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Thumbnails Jan 16

by Tony Medley

The Revenant (9/10): This is a compelling and mostly accurate account of fur trapper Hugh Glass (Leonardo DiCaprio), who was attacked by a bear while on a fur trapping expedition along the Missouri river in 1823 when he was 43 years old, highlighted by gorgeous cinematography. Filmed in both Canada and Argentina, the cast endured the elements of mountain life first hand. At one point the temperature descended to -27°. That certainly adds to the verisimilitude of the film. Tom Hardy gives an award-quality performance as the bad guy.

Star Wars: Episode VII - The Force Awakens (10/10): This movie has a lot going for it like Grade AA special effects and weird looking characters, along with some familiar ones from the original. It’s also got two star turns, by old-timer Harrison Ford, who brightens up the screen every time he appears, and gorgeous newcomer 22 year old Daisy Ridley. They are aided by 135 minutes of eye-popping action with wonderfully enjoyable special effects. I can’t see any reason to see it in 3D, though. I did, and the fact that it was in 3D was completely forgotten after the opening roll.

In the Heart of the Sea (9/10): While this is a spellbinding tale of the story of the destruction of the whaling ship, Essex, in 1820, and while it uses the real names of the people involved, Captain George Pollard, Jr. (Benjamin Walker) and first mate Owen Chase (Chris Hemsworth), the film has lots of Hollywood fiction in it. Regardless, this is a terrific movie, filled with tension, fine acting, and eye-popping cinematography. Although the latter is dark, it reflects the mood of the film. The whale, created through CGI, is disturbingly real. It also captures the brutality of whaling that still goes on today, courtesy of the Japanese and a few other heartless countries. Throughout the film, I found myself rooting for the whale.

The Danish Girl (7/10): The acting is superb, but that’s what I expect from Alicia Vikander who has already established herself in my opinion as the best actress extant, if not of all time. Eddie Redmayne gives an equally impressive performance as a woman, even though the transgender community is ticked off that a cisgender person was chosen for the role.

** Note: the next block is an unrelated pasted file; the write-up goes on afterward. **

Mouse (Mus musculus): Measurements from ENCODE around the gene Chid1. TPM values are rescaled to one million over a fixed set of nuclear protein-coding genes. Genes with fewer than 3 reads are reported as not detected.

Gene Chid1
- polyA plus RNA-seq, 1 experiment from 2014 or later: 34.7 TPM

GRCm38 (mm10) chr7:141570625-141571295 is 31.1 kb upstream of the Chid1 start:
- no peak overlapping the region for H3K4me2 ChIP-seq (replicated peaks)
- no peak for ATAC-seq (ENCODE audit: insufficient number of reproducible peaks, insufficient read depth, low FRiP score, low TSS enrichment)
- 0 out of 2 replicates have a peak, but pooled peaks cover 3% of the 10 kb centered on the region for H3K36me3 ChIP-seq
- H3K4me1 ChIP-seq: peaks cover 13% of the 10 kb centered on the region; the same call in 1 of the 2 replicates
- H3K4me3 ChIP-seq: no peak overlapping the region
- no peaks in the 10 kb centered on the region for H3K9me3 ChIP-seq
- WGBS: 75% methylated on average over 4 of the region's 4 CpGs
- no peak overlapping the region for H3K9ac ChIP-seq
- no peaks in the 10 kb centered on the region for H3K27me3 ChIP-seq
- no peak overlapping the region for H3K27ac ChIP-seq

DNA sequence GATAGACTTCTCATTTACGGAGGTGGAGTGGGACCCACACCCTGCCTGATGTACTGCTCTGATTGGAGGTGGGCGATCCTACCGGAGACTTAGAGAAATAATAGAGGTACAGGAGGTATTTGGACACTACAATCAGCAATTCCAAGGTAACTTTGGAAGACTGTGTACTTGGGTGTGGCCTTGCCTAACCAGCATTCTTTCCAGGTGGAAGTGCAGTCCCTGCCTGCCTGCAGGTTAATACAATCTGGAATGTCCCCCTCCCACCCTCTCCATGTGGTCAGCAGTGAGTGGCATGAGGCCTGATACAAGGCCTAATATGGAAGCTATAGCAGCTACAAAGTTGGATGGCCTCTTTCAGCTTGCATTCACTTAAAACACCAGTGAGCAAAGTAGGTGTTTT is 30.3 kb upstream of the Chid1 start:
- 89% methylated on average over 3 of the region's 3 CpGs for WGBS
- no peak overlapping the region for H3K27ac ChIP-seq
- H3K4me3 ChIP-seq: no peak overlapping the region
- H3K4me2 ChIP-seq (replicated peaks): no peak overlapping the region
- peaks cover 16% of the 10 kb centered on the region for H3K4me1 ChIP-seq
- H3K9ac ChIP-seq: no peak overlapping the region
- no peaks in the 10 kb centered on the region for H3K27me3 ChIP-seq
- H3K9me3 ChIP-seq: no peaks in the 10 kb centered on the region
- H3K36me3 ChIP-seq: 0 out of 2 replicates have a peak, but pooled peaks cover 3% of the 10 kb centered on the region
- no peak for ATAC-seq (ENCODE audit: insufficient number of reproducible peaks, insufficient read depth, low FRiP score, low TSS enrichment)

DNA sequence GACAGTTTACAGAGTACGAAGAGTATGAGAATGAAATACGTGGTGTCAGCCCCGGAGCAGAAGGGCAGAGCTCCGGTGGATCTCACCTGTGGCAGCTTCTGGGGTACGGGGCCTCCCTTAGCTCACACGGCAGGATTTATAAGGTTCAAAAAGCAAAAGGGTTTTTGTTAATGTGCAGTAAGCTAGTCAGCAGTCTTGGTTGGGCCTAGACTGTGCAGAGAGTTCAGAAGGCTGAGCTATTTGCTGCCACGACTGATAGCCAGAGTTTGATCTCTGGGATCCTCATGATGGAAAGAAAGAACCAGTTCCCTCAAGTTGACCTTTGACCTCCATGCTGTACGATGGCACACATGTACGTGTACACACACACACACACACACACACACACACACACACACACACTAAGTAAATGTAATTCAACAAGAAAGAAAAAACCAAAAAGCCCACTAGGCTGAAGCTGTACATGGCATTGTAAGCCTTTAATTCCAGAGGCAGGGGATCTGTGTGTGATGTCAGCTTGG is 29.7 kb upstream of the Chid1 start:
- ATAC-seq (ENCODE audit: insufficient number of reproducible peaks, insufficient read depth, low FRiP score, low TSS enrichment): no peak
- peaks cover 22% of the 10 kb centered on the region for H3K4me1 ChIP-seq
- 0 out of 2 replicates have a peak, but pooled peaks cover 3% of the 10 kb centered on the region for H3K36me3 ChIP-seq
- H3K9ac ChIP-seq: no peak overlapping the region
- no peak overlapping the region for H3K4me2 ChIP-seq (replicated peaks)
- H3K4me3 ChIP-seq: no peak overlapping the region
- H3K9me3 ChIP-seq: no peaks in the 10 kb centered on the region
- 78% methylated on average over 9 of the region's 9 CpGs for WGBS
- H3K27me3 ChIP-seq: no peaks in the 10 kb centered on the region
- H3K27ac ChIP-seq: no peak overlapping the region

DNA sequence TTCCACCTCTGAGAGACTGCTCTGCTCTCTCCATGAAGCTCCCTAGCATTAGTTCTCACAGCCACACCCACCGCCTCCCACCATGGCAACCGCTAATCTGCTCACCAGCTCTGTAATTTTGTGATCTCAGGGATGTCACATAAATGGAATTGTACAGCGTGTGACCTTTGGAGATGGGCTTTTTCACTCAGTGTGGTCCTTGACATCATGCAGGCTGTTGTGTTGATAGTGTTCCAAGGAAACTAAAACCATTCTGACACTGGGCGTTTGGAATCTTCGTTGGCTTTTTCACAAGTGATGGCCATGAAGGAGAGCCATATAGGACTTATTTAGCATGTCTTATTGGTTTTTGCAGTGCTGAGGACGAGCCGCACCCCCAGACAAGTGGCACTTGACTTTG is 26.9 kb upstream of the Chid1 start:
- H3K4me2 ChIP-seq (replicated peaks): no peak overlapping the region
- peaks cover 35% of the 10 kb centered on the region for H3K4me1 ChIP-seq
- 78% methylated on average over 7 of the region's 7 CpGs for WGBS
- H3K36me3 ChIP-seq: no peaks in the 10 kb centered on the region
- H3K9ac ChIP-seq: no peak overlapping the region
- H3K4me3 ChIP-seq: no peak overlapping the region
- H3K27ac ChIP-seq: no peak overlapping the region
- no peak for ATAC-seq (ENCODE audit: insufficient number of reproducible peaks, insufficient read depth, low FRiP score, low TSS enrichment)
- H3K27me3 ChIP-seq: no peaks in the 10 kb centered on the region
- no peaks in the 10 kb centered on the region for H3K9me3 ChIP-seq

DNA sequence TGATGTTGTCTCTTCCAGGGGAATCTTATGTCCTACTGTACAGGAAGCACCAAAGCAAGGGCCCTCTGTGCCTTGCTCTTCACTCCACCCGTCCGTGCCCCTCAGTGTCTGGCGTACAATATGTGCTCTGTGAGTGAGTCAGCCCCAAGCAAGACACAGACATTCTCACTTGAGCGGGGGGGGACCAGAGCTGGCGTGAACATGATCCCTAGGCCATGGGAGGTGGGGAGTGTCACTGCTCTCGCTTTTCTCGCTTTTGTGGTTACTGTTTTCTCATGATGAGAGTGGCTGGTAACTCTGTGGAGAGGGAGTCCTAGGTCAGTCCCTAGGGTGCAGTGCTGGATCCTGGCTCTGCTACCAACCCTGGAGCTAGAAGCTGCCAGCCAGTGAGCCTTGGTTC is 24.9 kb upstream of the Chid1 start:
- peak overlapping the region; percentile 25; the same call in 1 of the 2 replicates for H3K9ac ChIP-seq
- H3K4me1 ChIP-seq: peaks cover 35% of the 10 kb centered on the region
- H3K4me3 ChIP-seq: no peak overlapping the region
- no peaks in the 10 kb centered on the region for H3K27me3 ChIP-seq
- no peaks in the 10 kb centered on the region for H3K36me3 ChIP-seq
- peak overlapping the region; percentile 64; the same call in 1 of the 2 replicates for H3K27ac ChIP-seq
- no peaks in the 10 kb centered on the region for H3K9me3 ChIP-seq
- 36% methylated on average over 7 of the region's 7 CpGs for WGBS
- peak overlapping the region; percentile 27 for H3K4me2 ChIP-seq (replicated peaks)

The Big Short (7/10): This is a comedic, extremely inventive telling of the story of how four guys saw disaster coming as the result of the Clinton Administration’s lame-brained idea that everyone should be able to own a home, regardless of whether or not they could afford it, abetted by the Bush Administration, which did nothing to stop the lunacy. Director Adam McKay has all the arcane things like Credit Debt Swaps (CDS) explained to the audience by unexpected celebrities like singer Selena Gomez. The explanations, while comedic, do a good job of understanding what these securities really were.

Spotlight (3/10): Even though this is about journalism, while Spotlight tells the truth, the truth it tells, the disgraceful handling of pedophile priests in Boston, is lost by dismal directing and writing. It’s made without a thought of pace. The characters flounder, taking forever to finally publish the story. All the President’s Men, it is not.

Concussion (3/10): Maybe the reason this soporific film is so bad is explained by the The New York Times which reported that both the script and the marketing were changed to avoid clashes with the NFL. It said that the Sony Pictures email hacking revealed that some “unflattering moments for the NFL” were deleted or changed and indicated that a Sony lawyer took “most of the bite” out of the movie “for legal reasons with the NFL.” The result is a biopic that treats the serious problem of the outrageous attitude of the NFL towards concussions with kid gloves.